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Sore Hip Abductors

Discussion in 'Strength & Conditioning Discussion' started by SherTiger1, Jul 1, 2010.

  1. SherTiger1

    SherTiger1 Orange Belt

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    Searched all over sherdog and google for this but not much luck.

    I'm feeling quite a bit of DOMS in my hip abductors (medius and minimus glutes?) today and not really sure why as I didn't train my lower body yesterday.

    Only thing I can think of is that while benching yesterday, I had my feet a bit further back than normal which may have put some strain on the hips... Would this likely be the cause and is it normal for the abductors to be worked during bench?

    It's not happened before but like I said my feet aren't usually planted that far back, but I hadn't benched for a few weeks and must have been trying extra hard to get an arched and stable base.

    I can also get quite sore in the abductors after mma classes, particularly from grappling and practising guard.

    I normally squat about once a week (high bar) and do some light RDL's afterwards for some posterior chain and hamstring stretch, but no direct hip work.

    Are the hip abductor machines worth using or can they cause other problems? I don't have access to proper bands though.
     
  2. miaou

    miaou barely keeping it together

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    It should be easy to distinguish between DOMS and "injury pain".

    Stay away from the seated hip abduction machine.

    If you need an exercise to specifically target/activate the gluteus medius try seated band abductions, x-band walks and miniband side-steps.
     
  3. SherTiger1

    SherTiger1 Orange Belt

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    Is there any particular reason why the abduction machine is bad? Or is it just generally like everything else, where freeweights are superior to machines?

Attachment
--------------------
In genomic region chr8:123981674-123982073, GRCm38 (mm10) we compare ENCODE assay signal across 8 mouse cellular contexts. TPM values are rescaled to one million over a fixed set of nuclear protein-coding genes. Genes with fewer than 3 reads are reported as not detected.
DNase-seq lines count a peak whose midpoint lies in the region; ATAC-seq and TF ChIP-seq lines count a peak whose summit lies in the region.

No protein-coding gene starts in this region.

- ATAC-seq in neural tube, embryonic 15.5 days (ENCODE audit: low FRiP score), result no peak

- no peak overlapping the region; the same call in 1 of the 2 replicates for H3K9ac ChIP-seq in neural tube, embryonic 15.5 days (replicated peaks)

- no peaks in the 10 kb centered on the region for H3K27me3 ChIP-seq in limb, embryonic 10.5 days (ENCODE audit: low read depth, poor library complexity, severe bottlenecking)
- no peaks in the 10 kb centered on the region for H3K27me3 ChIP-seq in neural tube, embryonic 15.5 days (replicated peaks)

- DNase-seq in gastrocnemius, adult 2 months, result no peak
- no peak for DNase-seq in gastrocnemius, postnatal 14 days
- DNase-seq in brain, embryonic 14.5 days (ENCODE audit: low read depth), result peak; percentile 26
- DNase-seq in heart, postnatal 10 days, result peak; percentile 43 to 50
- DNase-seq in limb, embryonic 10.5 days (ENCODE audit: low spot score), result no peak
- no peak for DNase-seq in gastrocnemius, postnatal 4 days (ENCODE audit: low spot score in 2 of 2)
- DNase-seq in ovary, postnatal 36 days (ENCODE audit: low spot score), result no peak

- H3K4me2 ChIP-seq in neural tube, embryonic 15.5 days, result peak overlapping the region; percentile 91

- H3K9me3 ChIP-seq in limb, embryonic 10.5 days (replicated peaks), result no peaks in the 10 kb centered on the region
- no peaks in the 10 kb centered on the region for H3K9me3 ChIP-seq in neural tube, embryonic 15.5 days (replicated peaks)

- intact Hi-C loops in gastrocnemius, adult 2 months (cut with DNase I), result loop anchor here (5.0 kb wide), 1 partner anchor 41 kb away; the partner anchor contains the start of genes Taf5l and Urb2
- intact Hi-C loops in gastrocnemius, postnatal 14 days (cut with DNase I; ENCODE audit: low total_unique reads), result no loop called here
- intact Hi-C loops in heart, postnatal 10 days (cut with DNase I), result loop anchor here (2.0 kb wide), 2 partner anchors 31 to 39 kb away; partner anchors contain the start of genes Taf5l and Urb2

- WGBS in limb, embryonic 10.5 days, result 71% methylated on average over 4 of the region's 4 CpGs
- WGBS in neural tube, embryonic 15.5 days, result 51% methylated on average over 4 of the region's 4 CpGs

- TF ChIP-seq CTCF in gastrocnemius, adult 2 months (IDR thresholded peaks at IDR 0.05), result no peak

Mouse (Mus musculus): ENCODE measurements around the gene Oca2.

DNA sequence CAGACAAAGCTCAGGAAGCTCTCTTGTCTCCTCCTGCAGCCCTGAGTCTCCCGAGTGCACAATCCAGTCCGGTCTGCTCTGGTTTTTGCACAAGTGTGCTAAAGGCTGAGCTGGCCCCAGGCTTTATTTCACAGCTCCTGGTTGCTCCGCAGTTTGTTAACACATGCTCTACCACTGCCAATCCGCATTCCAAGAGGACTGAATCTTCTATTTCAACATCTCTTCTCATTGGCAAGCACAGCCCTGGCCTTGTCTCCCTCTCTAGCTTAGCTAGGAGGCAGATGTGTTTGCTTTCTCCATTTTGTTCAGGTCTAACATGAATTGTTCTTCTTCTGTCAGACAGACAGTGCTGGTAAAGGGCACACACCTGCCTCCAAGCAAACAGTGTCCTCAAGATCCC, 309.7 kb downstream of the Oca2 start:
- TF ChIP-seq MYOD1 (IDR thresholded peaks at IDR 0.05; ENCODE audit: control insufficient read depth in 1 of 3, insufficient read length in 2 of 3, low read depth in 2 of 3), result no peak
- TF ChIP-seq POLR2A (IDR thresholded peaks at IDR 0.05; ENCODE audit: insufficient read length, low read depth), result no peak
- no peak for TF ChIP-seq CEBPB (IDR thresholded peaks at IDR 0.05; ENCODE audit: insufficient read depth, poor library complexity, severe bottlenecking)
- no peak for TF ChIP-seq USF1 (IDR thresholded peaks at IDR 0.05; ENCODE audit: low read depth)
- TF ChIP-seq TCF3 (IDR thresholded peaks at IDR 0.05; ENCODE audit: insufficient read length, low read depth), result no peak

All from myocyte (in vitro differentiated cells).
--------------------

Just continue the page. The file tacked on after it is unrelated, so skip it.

I don't have access to bands other than a small theraband which doesn't loop all the way round and not sure if the resistance is enough?

    Are there any other good medial glute exercises without a band? Are standing/lying lateral leg raises any good?
     
  4. Tosa

    Tosa Red Belt

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    Unilateral leg exercises use both the Abductors and Adductors to stabilize the movement. So get your lunges in.
     
  5. miaou

    miaou barely keeping it together

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    • It forces an unnatural open-chain move pattern (unless there is some activity in your training or every-day life where you abduct your straight legs at an approx. 90
     
  6. SherTiger1

    SherTiger1 Orange Belt

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  7. SherTiger1

    SherTiger1 Orange Belt

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    Oh and one more thing - is it a sign of a weak muscle or (relative to the rest of the body) or muscle imbalance if an area gets DOMS particularly easily?
     
  8. miaou

    miaou barely keeping it together

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    The key point is the unnatural move pattern, I guess I might as well have omitted the "open-chain" part and avoided the confusion :). Normally, you don't incorporate lower body open-chain movements with additional resistance in sport or every-day activities. If you do that for training purposes you definitely don't want a fixed move pattern. Again, when discussing about the seated hip abduction machine, besides lacking the stabilization factor (which is important by itself), the muscles simply don't work the way they normally would in movements you actually use (different lengths, different degrees of activation, different intermuscular coordination patterns).

    EDIT: Let's say some machines you can use a lot, some others you can use for specific purposes and yet others you would better avoid using altogether. Seated hip abduction machine is in the latter category imo. /EDIT



    Cable hip abductions are performed exactly as you described. I would suggest doing them for high reps (~10-15). A little over 45
     
    Last edited: Jul 1, 2010
  9. Tosa

    Tosa Red Belt

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    6 of one, half a dozen of another. A muscle imbalance is just another way of saying that a muscle is weak relative to another, rather than just plain weak.